Talking with Scotland's Speaker

Talking with Scotland's Speaker

The Rt. Hon. Tricia Marwick, Presiding Officer of the Scottish Parliament, came to Queen’s over the weekend. She took part in a series of events that included a conversation on Friday about the importance of women’s involvement in politics. As part of the Principal's Forum, she delivered the Principal's Distinguished Visitor Lecture on Saturday on Scotland's constitutional journey. Ms. Marwick spoke with Communications Officer Andrew Stokes about her time in politics and what lies ahead for Scotland. 

January 13, 2015


Andrew Stokes: What are your responsibilities as Presiding Officer?

The Rt. Hon. Tricia Marwick, Presiding Officer of the Scottish Parliament, visited Queen's as the Principal's Distinguished Visitor. 

Tricia Marwick: The role of the PO is much like the Speaker of the House in the Canadian Parliament. It’s a multi-faceted job that has three major components: the first is the work I do in the chamber, addressing the body and keeping order, dealing with the political parties and handling problems when they arise. The second is acting as chair of the Scottish Parliament Corporate Body, which is responsible for the building’s facilities, oversees budgets and makes sure we have researchers, reporting staff and clerking staff. The third is that I chair the Scottish Parliament Bureau, a political bureau where all the business managers of the Parliament come together and set the business for the week.

AS: Have you instituted any changes during your time in the position?

TM: I was elected to Parliament in 1999, the year it started, and became PO in 2011. Since I had the chance to sit on many of the committees and bodies which the PO oversees, I had a clear idea that many processes and procedures needed to be reformed. I’m a bit like a poacher-turned-gamekeeper because my experiences helped me know just what needed changing. Parliament now meets three times a week instead of two, I introduced a topical question period, and we’ve given the backbenchers greater priority in question period. There are many changes to committee processes now too.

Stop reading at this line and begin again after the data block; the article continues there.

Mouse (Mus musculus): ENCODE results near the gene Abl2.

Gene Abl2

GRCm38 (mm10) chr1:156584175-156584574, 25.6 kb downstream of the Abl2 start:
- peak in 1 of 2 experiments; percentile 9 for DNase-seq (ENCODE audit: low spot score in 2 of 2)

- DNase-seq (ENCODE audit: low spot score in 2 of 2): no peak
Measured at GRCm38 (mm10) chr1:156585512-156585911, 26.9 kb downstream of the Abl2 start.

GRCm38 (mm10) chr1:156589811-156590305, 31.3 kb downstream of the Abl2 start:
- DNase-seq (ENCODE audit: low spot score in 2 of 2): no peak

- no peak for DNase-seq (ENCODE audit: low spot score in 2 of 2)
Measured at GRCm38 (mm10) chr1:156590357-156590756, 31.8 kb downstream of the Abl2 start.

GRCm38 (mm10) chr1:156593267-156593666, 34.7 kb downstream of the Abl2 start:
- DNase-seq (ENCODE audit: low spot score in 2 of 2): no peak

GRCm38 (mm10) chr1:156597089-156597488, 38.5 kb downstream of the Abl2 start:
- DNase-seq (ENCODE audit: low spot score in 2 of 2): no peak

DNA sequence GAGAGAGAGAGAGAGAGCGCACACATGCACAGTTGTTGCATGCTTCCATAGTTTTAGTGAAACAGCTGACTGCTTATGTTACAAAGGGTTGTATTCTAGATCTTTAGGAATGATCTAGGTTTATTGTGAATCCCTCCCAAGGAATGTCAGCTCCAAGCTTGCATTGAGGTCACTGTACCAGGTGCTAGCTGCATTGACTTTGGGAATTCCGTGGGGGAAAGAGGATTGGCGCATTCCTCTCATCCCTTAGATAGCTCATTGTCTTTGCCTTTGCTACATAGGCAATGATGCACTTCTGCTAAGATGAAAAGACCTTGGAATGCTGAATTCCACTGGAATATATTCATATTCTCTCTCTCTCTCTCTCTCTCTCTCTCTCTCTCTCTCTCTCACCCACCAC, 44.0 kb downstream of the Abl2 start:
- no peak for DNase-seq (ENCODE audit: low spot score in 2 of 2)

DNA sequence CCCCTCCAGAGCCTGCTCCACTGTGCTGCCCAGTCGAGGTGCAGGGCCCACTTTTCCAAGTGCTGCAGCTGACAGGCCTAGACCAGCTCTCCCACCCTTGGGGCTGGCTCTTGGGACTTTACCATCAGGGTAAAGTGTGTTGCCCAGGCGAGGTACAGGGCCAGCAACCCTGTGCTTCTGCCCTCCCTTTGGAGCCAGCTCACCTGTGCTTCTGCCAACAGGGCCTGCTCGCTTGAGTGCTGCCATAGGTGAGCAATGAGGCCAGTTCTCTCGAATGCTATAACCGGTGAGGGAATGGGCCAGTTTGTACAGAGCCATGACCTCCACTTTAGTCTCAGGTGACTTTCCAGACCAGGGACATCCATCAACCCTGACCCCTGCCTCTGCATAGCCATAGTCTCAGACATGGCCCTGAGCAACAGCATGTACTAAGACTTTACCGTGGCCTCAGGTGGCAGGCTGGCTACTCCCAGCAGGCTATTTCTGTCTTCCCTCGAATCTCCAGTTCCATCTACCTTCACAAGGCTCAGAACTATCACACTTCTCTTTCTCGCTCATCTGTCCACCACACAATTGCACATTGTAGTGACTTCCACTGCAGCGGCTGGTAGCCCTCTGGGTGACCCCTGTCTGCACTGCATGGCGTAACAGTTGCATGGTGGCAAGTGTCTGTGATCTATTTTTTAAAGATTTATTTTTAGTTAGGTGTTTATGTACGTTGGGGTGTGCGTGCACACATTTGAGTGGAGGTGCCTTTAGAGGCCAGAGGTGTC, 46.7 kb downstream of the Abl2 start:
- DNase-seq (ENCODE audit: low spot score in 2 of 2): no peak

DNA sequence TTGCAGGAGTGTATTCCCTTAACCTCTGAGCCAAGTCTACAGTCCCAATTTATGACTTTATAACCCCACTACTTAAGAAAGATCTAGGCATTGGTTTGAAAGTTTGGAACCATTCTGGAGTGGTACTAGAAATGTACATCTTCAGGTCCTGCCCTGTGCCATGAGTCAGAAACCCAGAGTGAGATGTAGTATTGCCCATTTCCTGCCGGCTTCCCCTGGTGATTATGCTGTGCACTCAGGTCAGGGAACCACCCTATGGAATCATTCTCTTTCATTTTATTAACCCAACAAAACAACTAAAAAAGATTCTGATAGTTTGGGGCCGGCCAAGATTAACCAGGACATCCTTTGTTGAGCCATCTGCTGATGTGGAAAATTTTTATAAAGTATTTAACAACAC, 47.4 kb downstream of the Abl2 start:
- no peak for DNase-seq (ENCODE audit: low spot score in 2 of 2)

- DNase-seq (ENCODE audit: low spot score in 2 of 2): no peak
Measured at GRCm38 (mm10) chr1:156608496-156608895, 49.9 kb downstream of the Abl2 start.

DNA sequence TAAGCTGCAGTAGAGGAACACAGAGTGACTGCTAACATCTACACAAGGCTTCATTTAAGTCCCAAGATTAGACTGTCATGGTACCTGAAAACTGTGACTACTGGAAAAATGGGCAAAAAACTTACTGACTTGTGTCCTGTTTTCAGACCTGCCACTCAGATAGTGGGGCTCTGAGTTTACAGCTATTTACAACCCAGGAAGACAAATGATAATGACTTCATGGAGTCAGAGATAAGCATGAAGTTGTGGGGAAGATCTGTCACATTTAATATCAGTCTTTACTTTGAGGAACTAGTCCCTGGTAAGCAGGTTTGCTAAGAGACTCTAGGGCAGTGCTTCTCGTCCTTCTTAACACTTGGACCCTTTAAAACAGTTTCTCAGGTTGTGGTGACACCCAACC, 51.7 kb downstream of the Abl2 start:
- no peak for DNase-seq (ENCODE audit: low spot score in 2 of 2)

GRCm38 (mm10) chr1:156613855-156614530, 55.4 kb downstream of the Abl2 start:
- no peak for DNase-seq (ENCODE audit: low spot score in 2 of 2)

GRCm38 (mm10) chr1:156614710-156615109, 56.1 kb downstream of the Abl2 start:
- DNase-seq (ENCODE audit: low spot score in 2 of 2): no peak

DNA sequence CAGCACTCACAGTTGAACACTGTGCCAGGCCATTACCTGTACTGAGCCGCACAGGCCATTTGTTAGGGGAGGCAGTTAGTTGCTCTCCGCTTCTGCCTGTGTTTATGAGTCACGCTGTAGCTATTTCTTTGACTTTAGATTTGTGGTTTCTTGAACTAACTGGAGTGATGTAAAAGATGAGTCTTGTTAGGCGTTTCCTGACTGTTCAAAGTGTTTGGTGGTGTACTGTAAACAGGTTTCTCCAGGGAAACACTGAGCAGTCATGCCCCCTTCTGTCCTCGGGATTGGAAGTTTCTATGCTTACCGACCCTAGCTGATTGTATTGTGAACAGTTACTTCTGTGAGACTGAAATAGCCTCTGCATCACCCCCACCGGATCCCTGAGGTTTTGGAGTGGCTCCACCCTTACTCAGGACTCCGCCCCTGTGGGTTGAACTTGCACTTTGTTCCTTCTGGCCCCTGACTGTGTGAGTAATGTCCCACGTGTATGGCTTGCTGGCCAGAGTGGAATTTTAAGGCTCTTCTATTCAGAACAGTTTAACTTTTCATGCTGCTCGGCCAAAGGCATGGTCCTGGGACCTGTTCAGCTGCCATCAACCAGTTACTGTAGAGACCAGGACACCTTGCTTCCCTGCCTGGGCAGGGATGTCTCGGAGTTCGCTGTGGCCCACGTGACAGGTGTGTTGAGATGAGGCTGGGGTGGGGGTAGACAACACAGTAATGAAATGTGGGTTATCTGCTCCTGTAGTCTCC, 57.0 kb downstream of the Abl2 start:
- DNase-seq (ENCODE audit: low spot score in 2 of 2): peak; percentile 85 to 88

AS: How do we improve the number of women in politics?

TM: That’s something we all struggle with, the Scottish Parliament included. Our first parliament was 37.2 per cent women but has now fallen to around 34 per cent. We’ve made progress though, as the PO, first minister, the leader of the Conservatives and the deputy leader of the Labour Party are female. At the moment we have a huge opportunity to use our platform to inspire more young women to get into politics. I’m planning a conference for March that will have all those prominent women I mentioned as well as women who started their own businesses that aims to inspire young women. It’s not just about inspiring them to join politics, but to inspire them, period. 

The full interview with Presiding Officer Marwick will run in the Jan. 27 edition of the Gazette.

This interview has been edited and condensed for clarity.